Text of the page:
How much can the roots grow like this? I’ve teased out the bottom-most roots so you can see:ruutballin-3

That’s pretty impressive! Those are roots that could be working their way through the soil, seeking out water and nutrients. But let me back up for a second.

I have read, in many places, that you should always inspect the roots of a plant at the nursery or garden center before you buy it. If they look like this, we’re told, put it back! Well… yes and no. If I was contemplating the purchase of an expensive ornamental evergreen, for example, I would want to start with every factor in my favor. Perennials, or inexpensive shrubs? We can fix that. You’ve probably heard to “tease” the rootbal a bit before planting, to encourage the fibrous roots to push out into the surrounding soil. With some corrective root pruning, you can also encourage a pot-bound plant to do the same.  In short, you want to cut the roots short enough that you can manipulate them to grow laterally from the root mass. I find that I have to do this, to some extent, to almost every container-grown shrub I buy. I hate sharpening my expensive Felco pruners, so I keep an inexpensive folding knife ($9.97 at Lowe’s) on my belt for this purpose. That’s been a great investment; I’ve used that same knife for the last year to root prune, as well as cut rope, burlap, and plastic nursery containers. It’s still sharp, and it’s cheap enough that I never worry when I misplace it- although I’m such a cheapskate, I will spend twenty minutes hunting it down.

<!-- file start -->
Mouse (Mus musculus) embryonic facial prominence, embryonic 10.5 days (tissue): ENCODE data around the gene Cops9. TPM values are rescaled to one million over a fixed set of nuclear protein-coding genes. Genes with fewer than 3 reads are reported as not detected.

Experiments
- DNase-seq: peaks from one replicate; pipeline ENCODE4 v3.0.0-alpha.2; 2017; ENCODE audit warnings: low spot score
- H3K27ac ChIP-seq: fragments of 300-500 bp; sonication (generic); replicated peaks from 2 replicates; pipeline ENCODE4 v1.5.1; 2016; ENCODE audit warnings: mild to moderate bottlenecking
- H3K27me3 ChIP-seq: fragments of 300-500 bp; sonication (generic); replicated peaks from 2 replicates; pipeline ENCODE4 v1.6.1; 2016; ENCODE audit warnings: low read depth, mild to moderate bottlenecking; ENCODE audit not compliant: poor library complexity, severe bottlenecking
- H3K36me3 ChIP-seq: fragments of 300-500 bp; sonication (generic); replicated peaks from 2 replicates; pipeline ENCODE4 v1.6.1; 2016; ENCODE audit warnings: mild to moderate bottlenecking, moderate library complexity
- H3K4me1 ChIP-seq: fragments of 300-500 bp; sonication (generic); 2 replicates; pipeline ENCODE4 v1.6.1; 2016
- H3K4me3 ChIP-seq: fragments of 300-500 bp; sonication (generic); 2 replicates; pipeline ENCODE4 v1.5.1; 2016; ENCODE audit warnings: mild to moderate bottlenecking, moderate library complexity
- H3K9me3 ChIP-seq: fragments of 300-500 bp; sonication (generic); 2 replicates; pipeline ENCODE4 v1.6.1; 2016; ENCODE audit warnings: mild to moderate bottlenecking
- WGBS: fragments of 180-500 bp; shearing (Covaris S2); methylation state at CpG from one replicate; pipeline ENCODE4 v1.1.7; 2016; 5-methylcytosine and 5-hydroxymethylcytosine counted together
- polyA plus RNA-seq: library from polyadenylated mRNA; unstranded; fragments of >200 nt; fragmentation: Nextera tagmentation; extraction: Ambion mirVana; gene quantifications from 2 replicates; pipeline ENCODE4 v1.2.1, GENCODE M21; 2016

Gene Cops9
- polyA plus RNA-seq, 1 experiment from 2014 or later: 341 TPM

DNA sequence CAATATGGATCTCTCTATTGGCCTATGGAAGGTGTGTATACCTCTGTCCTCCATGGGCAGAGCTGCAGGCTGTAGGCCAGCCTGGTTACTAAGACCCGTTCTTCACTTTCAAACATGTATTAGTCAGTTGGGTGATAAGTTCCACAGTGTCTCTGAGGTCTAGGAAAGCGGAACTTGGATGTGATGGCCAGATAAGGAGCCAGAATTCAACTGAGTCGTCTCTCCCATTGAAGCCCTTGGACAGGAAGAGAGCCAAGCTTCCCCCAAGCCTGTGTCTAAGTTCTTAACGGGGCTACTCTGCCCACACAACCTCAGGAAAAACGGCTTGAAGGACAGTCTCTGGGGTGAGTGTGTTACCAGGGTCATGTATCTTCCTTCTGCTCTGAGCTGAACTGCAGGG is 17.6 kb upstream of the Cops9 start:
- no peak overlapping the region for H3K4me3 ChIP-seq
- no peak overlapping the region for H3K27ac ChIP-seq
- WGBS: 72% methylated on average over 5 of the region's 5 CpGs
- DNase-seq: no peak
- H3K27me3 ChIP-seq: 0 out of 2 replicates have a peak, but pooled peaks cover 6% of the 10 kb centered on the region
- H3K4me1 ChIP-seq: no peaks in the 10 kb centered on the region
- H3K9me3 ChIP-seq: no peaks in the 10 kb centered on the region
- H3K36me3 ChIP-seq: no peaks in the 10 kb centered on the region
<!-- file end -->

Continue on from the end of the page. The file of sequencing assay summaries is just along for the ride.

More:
I’ve often found that root-bound plants are also incredibly dried out. If I go ahead and plant them the way they are, they’ll never really absorb water the way I need them to. For this reason, I always keep a few five gallon pails in the truck. Fill the pail with water and drop the plant in for five minutes or so. When you pull it out, that root mass will be completely waterlogged, giving your plants a good jump on their water needs.

There’s a danger here, though. After an hour of pruning off these long, fibrous roots, I had the worst craving for angel hair pasta tossed with garlic and olive oil.

When to Plant Perennials in Northern Virginia